Your measures relating to milk, bread and other products 'protect' the consumer at his own expense. The Government subsidises the producers who form the budget, which means it directly reaches into the pockets of those tax payers it claims to protect.

Yes, this is social policy, and the social policy is much better implemented with direct transfers from the State budget, rather than with differentiated tax rates. If we have the protection of the consumers' standard of living at heart, then we give back what was taken from them as VAT by keeping the price of the most important products level. Again, VAT and its rate is not at issue, but ...

What do you mean by saying that the high tax rate is another matter?

The VAT rate could even be 12 or 15 per cent, if some other income sources were to be found or the budget expenditure reduced. This is because the tax rate is determined for a particular country, year and budget, not as a school exercise or by copying the tax rate levels of neighbouring countries.

To continue, it is better to implement the social policy from the budget directly, because in such a case every single kuna spent becomes visible - you know who receives how much. On the other hand, if you set a privileged tax rate for someone, you have no idea who the final beneficiary of the privilege is. All research indicates that the target group of citizens to benefit from a privileged tax rate never obtains more than one-third of the privilege amount. Two-thirds are pocketed by others.

The economic policy of the Government is increasingly under fire with the push for its change. How do you comment on the theory of your former party colleague and one time Deputy Prime Minister, Dr Mladen Vedris, who blames Croatian economic policy for deliberately impoverishing the citizens, and who claims that export has been ruined by an over-rated kuna exchange rate, in order that a certain group of people would first make money in export and then use it for the purchasing of undervalued countries.

I do not know which government would undermine its own chances of re-election? This is a theory I cannot understand. HDZ has won the election eight times. Would it be able to do this by disastrous moves? When I joined the Government I calculated that my predecessors lasted six months on average. The circumstances have been as such that I am looking at my fifth full year with the Government ... Do you think all this could have been achieved by having such a bad economic policy? There were mistakes, of course, and moves which could have been made differently ...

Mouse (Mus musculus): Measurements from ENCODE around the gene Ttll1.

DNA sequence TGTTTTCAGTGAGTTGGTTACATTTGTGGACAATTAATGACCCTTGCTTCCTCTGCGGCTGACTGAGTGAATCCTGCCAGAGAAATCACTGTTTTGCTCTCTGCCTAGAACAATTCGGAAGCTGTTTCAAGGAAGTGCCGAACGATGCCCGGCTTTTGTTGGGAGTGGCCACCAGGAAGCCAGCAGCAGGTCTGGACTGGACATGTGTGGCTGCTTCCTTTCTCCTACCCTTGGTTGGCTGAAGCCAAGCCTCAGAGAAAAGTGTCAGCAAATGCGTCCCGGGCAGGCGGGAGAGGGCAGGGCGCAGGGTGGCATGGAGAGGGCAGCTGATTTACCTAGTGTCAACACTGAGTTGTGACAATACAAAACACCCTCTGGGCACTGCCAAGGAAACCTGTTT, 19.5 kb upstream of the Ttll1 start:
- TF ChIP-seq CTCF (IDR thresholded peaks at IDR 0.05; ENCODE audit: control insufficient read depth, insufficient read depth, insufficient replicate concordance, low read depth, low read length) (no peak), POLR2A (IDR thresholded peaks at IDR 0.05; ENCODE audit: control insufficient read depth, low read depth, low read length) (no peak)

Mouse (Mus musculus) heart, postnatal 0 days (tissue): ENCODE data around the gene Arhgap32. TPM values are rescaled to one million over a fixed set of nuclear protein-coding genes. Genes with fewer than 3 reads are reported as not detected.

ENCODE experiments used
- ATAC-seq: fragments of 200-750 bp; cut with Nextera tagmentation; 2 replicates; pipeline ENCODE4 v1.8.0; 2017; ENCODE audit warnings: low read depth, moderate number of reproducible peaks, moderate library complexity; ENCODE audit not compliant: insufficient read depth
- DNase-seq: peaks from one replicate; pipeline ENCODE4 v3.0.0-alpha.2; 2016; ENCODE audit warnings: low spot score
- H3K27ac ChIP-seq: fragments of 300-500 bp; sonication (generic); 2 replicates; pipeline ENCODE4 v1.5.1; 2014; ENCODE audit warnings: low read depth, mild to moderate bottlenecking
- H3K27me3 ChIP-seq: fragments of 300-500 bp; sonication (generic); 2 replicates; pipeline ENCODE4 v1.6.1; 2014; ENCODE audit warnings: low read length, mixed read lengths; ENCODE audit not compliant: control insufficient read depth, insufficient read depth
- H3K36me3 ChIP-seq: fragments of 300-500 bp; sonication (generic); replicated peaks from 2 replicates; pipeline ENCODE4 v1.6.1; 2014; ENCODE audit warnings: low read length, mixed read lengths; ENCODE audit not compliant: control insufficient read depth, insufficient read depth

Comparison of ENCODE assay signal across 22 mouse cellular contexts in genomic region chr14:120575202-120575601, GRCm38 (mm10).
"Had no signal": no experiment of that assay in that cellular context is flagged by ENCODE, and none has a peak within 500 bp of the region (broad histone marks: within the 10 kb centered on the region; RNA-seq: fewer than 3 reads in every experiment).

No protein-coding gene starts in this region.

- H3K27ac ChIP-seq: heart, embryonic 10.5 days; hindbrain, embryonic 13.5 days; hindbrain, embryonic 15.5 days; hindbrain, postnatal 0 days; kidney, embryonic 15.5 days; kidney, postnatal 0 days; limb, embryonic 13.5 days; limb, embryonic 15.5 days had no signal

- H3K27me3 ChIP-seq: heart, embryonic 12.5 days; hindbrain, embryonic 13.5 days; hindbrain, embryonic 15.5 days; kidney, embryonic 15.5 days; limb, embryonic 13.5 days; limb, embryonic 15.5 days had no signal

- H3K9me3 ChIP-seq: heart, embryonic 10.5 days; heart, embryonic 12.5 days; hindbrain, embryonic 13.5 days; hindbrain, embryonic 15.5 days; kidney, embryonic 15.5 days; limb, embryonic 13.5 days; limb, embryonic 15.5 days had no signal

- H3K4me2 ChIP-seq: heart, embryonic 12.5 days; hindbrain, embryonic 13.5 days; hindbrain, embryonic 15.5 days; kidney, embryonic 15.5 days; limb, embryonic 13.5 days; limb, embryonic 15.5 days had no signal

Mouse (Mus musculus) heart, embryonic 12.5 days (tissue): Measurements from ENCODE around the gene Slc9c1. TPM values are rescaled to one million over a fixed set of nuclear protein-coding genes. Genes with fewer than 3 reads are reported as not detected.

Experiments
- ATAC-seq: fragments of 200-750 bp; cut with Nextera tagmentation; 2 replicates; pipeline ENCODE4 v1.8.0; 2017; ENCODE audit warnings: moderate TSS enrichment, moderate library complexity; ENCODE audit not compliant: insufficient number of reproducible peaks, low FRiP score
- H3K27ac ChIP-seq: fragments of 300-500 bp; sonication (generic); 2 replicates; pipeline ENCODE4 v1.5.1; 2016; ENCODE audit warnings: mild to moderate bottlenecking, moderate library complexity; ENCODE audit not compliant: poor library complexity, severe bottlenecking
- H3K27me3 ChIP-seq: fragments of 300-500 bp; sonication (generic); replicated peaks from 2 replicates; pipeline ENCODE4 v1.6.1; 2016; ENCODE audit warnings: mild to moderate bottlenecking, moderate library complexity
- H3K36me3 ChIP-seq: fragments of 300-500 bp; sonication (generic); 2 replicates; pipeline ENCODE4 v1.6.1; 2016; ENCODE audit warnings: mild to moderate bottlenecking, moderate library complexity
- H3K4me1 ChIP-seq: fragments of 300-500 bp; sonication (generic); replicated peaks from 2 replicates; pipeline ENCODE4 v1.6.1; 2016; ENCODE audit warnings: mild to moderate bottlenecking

... What about the President's demand from September 1997, that the Government should turn to the preparation of a new development strategy?

... A new chapter has opened in Croatian history. there is no war now, and under such new circumstances we should re-think the visions of development and international position of our country. However, it is not some sort of sector planning ... such planning is inappropriate for the market economy of a small open country like Croatia. We shall never prepare any strategy in which sector A will be declared more important than sector B and therefore obtain more favourable loans, lower interest rates ... It would be socialism non plus ultra. Regrettably, there are many people who cannot shake it off, even company managers do not know where to turn and are waiting for the Government to tell them what they should do.

Why is it that the item earmarking funds for the economic strategy disappeared from the final draft of this year's budget?

... first and foremost every company must have its own strategy, without waiting for the national one. Free market, private sector domination, trade liberalisation, global links, employment growth, change of the pension insurance system, privatisation of public companies - these are common knowledge and I will not waste millions of kunas to have somebody write a strategy about it. In this connection each company must have its own vision of development, and not wait for the Government to hand out instructions. Political parties must have strategies as a part of their programme. They cannot appear at the elections with a handful of promises, and only if elected to power ... arrive at some sort of strategy.

However, in his Christmas address, the President put it much more bluntly. He advocated a re-distribution of the national wealth and evenly spread tax burden. Will the Government act on it?

Yes, primarily through stricter enforcement of the available legislation. It may be accomplished if a little more attention is devoted to the collection of income tax at the actual rate levels. Real estate taxes can be considered, but at the moment the most can be achieved by the enforcement of the available legislation, better training of the tax authorities, more expedient operation of the courts, reduction in contributions, increase in the tax free basic amounts ...